Yes, exactly - it is truly the stuff of psychedelic fantasy. If you watched Philip K Dick's "Electric Dreams" last year, starring Timothy Spall, you will have seen Poundbury
We parked our car in the rain and walked towards the Buttermarket.
On street parking is free. I was relieved that our car was clean [due to heavy rain] and had a National Trust Sticker. No Delboy Trotter Reliant Robins, or rusty old Fords with Dale&Marlene windscreen stickers here!
We went into a few shops [sorry, emporia - 'shop' is far too mundane a term] but were not tempted to purchase anything.
It was midday so we had a snack in the Cafe - very eco-conscious [bring your own cup/avoid plastic straws/etc] and the menu listed the local sources used for ingredients.
The prices looked OK so we ordered soup & sourdough [Bob] beans on toast [me] when the dishes arrived I thought they were pitifully small portions.  After eating, we wandered around a bit - but it was surreal- a cross between a ghost town and a film set. There was no happy village atmosphere...The rain had stopped, but there was hardly anybody about, and it was all alarmingly silent.
We strolled back past the fountain [erected to celebrate the wedding of Charles & Camilla] and drove back into Central Dorchester.
Here was life, with bustling, happy people - and cheerful orange campervans
[Yes I did ask permission to take the photo] "It's orange to make people happy" said the owner. We went into Oxford's bakery and had the Biggest Belgian Buns I have ever seen - only £1.40 each!
Look at these!

3000 people live in Poundbury - by 2025, they hope to have the final target of 4500. Prices are 30% higher than those in nearby Dorchester. Despite the 'sustainable/eco-friendly' aims, car use in Poundbury is considerably higher than in the surrounding West Dorset. Are the residents just eager to get away, or driving off to earn their living elsewhere?
It just didn't feel real.
OK, I may be an uncultured pleb - but I felt that despite Poundbury's interesting architecture, and colour co-ordinated front doors, I was much more at home with the chatty shoppers and hotchpotch of cheery shop fronts in Dorchester.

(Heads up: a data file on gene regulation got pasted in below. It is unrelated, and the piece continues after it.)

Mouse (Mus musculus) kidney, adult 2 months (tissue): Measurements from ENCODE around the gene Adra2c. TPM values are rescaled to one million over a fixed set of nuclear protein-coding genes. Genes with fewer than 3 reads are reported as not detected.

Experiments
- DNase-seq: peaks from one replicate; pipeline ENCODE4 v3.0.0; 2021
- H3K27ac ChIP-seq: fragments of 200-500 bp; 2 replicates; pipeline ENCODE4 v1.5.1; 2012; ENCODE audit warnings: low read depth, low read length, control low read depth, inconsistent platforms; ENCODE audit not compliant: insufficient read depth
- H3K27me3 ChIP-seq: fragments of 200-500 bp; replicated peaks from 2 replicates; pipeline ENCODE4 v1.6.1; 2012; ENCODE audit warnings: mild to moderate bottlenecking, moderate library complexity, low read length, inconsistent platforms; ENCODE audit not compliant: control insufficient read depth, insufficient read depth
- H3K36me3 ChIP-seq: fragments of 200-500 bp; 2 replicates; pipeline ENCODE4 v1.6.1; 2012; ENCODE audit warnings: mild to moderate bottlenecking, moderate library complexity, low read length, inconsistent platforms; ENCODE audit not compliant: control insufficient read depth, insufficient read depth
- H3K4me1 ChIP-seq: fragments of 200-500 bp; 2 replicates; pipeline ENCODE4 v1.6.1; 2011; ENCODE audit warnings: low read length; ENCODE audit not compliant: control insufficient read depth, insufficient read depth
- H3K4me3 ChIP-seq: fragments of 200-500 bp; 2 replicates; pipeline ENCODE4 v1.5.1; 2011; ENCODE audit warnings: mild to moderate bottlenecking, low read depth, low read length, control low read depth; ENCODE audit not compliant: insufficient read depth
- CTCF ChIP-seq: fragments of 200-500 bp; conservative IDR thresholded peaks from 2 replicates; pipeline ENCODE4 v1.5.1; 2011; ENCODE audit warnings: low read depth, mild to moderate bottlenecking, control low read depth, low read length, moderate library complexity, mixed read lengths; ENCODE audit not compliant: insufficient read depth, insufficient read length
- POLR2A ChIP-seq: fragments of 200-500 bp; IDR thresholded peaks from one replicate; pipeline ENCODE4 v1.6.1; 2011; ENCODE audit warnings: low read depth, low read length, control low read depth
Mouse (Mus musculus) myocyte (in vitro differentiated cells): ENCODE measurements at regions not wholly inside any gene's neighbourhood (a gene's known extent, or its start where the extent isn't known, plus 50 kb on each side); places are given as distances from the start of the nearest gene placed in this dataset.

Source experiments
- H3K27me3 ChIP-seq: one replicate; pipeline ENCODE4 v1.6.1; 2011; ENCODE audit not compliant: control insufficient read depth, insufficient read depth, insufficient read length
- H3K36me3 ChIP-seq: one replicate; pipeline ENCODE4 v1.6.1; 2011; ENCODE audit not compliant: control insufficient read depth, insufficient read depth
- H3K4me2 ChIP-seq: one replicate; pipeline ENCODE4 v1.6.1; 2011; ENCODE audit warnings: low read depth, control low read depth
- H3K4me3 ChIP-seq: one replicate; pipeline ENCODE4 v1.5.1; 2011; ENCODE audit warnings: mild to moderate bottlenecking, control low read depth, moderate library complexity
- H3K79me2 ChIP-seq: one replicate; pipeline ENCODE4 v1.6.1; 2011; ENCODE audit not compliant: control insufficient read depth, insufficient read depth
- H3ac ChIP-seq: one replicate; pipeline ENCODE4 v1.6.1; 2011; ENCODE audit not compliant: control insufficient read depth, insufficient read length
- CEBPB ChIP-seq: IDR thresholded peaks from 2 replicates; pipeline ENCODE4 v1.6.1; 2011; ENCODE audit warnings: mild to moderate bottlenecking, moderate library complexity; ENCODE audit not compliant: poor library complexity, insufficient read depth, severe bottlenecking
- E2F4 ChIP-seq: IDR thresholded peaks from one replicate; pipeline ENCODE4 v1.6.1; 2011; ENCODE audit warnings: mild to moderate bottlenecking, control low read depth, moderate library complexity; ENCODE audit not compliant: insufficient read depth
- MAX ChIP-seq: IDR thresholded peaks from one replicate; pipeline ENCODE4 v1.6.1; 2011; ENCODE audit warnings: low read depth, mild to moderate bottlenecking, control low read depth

Poundbury felt like an upmarket set for a British version of The Truman Show. I felt like an outsider, I understood Mr Spall's anxiety - and could see why the place was picked as the film set for this SciFi piece.
Have you ever visited Poundbury?
What did you think of it?


Thursday, 13 June 2019

Swish!

Every so often, we host a "Girls' Night In" Event at church, and last Saturday, the GNI was a "Swishing Party"  There were a few raised eyebrows when this was announced.
Guests each brought 3 garments [according to strict rules- ladieswear, in good condtion- no holes, stains, broken zips etc. No nightwear, swimwear, lingerie, accessories, jewellery or shoes]
These were all put on a rail and everyone paid £1.50 and received 3 tickets.
We had time to eat cake and drink coffee,
Time to look at the different garments on the rails
Then the tickets were drawn at random, and everyone got an opportunity to go and grab a new garment. We had a lot of laughs
No I didn't choose either of these for myself. I ended up with two black and white tunic tops to wear with leggings and a pretty summer dress.
The latter needs 'a little bit of work' but I shall post pictures later.
Good things - it was great fun, people made new friends, and much cake was consumed.
Best things - we raised £49 for Christians against poverty, we 'rehomed' 75 garments, and sent another 25 to Charity.
It worked way better than I could have imagined, the teenagers who'd come along with their Mums were surprised to go home with new clothes they really liked - and quite a few who'd come along just for the social event [and an opportunity to clear out their wardrobe] found new stuff too.
People are already speaking about doing another Swishing Party next year! [if you want to do one, email me and I will send you a copy of our explanatory flyer]

Wednesday, 12 June 2019

More Cake Is Coming!

I do love looking at the skilled work of miniaturists - and have just discovered a new one; Matteo Strucci, a young Italian in his twenties makes delightful compositions using model people and cake! I listened recently on Radio 4 Extra, to a dramatisation of Gulliver's travels and his Lilliputian Adventures. Matteo calls his work "I Dolci di Gulliver" - the desserts of Gulliver. You can read about this here, but I have selected some of his creations [he puts them on Instagram regularly] to whet your appetite.
Kayaking round a creme caramel
Taking a LandRover across a parched landscape
Using a crane to construct a langues-de-chat multi storey carpark
Rowing across the chocolate lake to the landing stage

Cracking hazelnuts for the roof
Dastardly Dean Men's Fingers
Rowing out of the chocolate cave
Chocolate Mines

Undersea Croissant Submarines
Pistachio Harvesting
Apartment Waffle
Tiramisu Quarrying

Assembling a Lemon Layer cake
Practising your swing
Snowy Mountain Activities
Mathematical Croissant Assembly
This last one with the brioche reminds me of the Christmas Song "bumping up and down on a camel". Aren't these clever? Who do you think gets to eat them after the photos have been taken?